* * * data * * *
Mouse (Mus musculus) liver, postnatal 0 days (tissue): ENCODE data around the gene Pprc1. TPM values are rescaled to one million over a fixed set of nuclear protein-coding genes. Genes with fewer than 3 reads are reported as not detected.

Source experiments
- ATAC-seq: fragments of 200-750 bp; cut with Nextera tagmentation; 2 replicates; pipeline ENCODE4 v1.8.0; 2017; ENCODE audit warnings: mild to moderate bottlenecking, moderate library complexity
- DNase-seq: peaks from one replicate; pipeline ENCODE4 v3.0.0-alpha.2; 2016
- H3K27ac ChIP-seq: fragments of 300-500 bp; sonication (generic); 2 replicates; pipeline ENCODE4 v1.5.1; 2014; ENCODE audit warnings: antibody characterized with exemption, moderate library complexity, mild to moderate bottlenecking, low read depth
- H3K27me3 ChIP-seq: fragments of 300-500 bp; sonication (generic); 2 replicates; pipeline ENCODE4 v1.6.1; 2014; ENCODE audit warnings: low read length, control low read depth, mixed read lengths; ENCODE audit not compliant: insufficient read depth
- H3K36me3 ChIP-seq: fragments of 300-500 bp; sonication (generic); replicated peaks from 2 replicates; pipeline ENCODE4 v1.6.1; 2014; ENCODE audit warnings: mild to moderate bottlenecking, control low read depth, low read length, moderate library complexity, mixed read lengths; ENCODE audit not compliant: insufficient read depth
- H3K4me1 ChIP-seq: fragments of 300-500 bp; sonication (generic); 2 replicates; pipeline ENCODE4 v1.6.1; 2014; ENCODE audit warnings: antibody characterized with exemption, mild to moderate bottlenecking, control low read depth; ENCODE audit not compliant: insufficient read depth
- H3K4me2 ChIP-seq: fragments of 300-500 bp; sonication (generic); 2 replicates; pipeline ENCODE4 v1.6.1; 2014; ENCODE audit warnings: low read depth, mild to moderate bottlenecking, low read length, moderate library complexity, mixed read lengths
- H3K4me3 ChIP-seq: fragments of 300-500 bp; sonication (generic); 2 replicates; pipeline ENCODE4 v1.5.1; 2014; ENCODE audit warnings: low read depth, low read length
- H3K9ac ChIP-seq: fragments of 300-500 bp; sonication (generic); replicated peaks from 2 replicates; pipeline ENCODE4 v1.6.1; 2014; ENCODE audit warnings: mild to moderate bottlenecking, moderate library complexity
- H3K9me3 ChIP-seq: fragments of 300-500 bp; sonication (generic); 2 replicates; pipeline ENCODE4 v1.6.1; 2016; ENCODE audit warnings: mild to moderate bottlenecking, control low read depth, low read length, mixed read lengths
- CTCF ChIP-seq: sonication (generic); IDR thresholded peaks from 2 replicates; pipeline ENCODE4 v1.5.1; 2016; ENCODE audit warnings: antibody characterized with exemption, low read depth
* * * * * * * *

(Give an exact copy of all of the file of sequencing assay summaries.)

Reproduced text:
Mouse (Mus musculus) liver, postnatal 0 days (tissue): ENCODE data around the gene Pprc1. TPM values are rescaled to one million over a fixed set of nuclear protein-coding genes. Genes with fewer than 3 reads are reported as not detected.

Source experiments
- ATAC-seq: fragments of 200-750 bp; cut with Nextera tagmentation; 2 replicates; pipeline ENCODE4 v1.8.0; 2017; ENCODE audit warnings: mild to moderate bottlenecking, moderate library complexity
- DNase-seq: peaks from one replicate; pipeline ENCODE4 v3.0.0-alpha.2; 2016
- H3K27ac ChIP-seq: fragments of 300-500 bp; sonication (generic); 2 replicates; pipeline ENCODE4 v1.5.1; 2014; ENCODE audit warnings: antibody characterized with exemption, moderate library complexity, mild to moderate bottlenecking, low read depth
- H3K27me3 ChIP-seq: fragments of 300-500 bp; sonication (generic); 2 replicates; pipeline ENCODE4 v1.6.1; 2014; ENCODE audit warnings: low read length, control low read depth, mixed read lengths; ENCODE audit not compliant: insufficient read depth
- H3K36me3 ChIP-seq: fragments of 300-500 bp; sonication (generic); replicated peaks from 2 replicates; pipeline ENCODE4 v1.6.1; 2014; ENCODE audit warnings: mild to moderate bottlenecking, control low read depth, low read length, moderate library complexity, mixed read lengths; ENCODE audit not compliant: insufficient read depth
- H3K4me1 ChIP-seq: fragments of 300-500 bp; sonication (generic); 2 replicates; pipeline ENCODE4 v1.6.1; 2014; ENCODE audit warnings: antibody characterized with exemption, mild to moderate bottlenecking, control low read depth; ENCODE audit not compliant: insufficient read depth
- H3K4me2 ChIP-seq: fragments of 300-500 bp; sonication (generic); 2 replicates; pipeline ENCODE4 v1.6.1; 2014; ENCODE audit warnings: low read depth, mild to moderate bottlenecking, low read length, moderate library complexity, mixed read lengths
- H3K4me3 ChIP-seq: fragments of 300-500 bp; sonication (generic); 2 replicates; pipeline ENCODE4 v1.5.1; 2014; ENCODE audit warnings: low read depth, low read length
- H3K9ac ChIP-seq: fragments of 300-500 bp; sonication (generic); replicated peaks from 2 replicates; pipeline ENCODE4 v1.6.1; 2014; ENCODE audit warnings: mild to moderate bottlenecking, moderate library complexity
- H3K9me3 ChIP-seq: fragments of 300-500 bp; sonication (generic); 2 replicates; pipeline ENCODE4 v1.6.1; 2016; ENCODE audit warnings: mild to moderate bottlenecking, control low read depth, low read length, mixed read lengths
- CTCF ChIP-seq: sonication (generic); IDR thresholded peaks from 2 replicates; pipeline ENCODE4 v1.5.1; 2016; ENCODE audit warnings: antibody characterized with exemption, low read depth